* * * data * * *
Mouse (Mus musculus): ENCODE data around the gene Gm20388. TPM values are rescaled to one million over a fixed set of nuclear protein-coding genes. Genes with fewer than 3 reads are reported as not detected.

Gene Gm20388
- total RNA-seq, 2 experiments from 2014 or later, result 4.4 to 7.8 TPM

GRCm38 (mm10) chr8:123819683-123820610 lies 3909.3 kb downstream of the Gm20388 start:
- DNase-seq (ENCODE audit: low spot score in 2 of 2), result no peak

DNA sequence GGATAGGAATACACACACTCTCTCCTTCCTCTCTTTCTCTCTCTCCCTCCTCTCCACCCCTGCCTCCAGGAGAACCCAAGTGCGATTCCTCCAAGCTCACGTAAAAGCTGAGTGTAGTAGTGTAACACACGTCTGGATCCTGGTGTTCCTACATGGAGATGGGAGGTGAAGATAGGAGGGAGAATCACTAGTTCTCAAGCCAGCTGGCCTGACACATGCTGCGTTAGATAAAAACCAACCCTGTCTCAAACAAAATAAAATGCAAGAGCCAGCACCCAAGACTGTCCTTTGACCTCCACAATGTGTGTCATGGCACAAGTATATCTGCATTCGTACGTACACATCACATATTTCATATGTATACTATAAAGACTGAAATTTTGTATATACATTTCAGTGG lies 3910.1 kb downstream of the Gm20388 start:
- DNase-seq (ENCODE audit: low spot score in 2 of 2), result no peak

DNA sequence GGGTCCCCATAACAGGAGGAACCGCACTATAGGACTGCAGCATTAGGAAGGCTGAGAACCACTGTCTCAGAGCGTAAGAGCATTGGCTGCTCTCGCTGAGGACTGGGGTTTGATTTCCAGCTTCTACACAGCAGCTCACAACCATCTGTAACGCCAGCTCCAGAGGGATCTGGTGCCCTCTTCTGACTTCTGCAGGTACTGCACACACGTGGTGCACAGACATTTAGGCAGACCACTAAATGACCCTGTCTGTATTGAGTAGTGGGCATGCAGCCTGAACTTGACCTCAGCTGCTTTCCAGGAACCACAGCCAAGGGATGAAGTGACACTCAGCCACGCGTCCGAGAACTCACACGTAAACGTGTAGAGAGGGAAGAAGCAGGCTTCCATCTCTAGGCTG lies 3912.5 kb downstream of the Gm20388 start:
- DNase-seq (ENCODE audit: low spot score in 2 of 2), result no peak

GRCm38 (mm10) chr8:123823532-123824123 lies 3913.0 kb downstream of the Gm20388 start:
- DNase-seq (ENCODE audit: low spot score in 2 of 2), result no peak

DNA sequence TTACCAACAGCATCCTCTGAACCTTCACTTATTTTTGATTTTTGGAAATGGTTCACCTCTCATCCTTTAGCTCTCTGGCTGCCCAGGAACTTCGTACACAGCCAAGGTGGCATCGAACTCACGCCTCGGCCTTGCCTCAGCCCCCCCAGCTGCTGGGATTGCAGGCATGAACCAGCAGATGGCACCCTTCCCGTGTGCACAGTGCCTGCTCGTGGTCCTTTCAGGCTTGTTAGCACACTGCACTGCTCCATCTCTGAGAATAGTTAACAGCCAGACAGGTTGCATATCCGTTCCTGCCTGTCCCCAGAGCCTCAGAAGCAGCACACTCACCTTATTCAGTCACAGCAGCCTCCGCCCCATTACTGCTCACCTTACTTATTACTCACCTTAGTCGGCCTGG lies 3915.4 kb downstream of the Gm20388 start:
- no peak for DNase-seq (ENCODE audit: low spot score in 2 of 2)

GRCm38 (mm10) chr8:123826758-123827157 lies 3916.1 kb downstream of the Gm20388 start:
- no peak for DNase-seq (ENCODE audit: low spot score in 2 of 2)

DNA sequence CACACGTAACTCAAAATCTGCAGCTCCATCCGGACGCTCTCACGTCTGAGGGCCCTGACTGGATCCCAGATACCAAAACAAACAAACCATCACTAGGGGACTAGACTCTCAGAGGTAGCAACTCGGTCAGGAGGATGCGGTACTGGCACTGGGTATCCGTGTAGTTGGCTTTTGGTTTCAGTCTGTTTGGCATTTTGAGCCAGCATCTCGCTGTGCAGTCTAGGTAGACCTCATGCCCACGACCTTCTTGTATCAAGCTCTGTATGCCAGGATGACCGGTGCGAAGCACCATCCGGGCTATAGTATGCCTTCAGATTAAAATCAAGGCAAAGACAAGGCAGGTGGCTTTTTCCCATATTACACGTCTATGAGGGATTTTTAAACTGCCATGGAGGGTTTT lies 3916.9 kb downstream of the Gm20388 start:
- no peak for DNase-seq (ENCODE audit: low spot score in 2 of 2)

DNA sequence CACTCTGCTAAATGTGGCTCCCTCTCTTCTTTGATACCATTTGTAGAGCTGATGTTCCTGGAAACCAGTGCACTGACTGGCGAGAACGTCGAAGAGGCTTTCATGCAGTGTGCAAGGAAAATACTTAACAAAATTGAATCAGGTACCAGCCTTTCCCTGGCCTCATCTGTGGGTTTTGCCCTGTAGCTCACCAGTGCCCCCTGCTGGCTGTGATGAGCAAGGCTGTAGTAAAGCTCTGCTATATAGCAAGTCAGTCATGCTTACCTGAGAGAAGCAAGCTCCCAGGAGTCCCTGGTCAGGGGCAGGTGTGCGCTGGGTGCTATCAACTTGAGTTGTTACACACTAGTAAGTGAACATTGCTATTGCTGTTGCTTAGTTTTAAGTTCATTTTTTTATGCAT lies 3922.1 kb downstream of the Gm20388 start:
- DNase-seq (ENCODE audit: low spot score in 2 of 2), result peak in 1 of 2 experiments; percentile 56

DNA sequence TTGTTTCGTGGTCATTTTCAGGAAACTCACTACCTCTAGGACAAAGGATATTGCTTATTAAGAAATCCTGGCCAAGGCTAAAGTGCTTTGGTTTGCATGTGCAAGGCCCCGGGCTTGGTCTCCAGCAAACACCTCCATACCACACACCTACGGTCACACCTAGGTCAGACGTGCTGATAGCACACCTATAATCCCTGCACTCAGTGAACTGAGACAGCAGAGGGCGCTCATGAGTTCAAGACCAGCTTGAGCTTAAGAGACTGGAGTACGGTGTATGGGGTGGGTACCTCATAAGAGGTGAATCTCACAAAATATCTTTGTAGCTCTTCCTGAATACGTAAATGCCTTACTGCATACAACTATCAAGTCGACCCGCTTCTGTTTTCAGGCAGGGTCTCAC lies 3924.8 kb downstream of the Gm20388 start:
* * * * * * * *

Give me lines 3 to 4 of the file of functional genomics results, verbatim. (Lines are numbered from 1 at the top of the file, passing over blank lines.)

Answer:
- total RNA-seq, 2 experiments from 2014 or later, result 4.4 to 7.8 TPM

GRCm38 (mm10) chr8:123819683-123820610 lies 3909.3 kb downstream of the Gm20388 start: